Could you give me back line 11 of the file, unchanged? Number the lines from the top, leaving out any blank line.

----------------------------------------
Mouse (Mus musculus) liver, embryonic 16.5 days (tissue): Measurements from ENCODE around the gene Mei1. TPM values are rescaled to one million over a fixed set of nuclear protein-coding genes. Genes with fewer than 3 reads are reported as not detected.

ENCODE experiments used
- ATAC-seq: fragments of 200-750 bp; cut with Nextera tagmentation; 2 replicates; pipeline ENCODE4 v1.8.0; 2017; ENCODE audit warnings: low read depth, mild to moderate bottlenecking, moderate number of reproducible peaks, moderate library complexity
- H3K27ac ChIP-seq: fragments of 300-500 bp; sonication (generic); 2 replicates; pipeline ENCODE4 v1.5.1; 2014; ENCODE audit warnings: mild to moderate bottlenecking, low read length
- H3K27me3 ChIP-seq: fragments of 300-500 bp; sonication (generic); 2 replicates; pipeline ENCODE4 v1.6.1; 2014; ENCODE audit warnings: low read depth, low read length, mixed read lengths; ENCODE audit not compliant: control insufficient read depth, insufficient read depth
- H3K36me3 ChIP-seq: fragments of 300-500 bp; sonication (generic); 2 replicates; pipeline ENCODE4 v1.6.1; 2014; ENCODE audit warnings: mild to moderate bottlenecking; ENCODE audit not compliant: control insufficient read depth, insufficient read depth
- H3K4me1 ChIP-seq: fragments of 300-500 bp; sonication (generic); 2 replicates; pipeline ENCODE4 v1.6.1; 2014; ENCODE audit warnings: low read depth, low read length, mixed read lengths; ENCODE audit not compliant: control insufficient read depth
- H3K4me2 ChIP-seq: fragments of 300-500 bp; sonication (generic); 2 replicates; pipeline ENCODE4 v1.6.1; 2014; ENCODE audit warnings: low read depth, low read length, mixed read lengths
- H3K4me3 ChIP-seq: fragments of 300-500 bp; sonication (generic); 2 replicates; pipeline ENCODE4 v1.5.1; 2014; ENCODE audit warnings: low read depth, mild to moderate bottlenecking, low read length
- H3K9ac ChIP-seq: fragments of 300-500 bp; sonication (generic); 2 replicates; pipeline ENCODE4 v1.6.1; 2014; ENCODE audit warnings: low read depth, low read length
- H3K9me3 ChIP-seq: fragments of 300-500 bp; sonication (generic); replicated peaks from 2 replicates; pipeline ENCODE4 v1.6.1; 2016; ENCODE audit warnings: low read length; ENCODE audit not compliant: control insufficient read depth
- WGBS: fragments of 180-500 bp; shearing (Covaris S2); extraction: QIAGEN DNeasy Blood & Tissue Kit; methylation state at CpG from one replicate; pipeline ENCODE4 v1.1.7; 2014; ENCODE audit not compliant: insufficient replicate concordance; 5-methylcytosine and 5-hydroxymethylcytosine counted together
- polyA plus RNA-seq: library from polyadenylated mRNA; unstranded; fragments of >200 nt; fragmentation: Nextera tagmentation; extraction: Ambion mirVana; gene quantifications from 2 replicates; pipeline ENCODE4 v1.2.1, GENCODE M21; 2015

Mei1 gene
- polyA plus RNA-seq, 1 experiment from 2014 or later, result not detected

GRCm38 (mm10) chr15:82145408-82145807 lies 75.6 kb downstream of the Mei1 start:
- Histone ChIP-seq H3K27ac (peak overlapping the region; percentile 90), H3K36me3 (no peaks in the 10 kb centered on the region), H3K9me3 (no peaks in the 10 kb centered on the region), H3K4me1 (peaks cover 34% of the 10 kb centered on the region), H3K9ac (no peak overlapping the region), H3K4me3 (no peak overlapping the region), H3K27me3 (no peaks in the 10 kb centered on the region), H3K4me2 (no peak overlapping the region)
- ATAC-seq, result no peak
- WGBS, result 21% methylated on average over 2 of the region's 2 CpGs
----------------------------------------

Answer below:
- H3K9me3 ChIP-seq: fragments of 300-500 bp; sonication (generic); replicated peaks from 2 replicates; pipeline ENCODE4 v1.6.1; 2016; ENCODE audit warnings: low read length; ENCODE audit not compliant: control insufficient read depth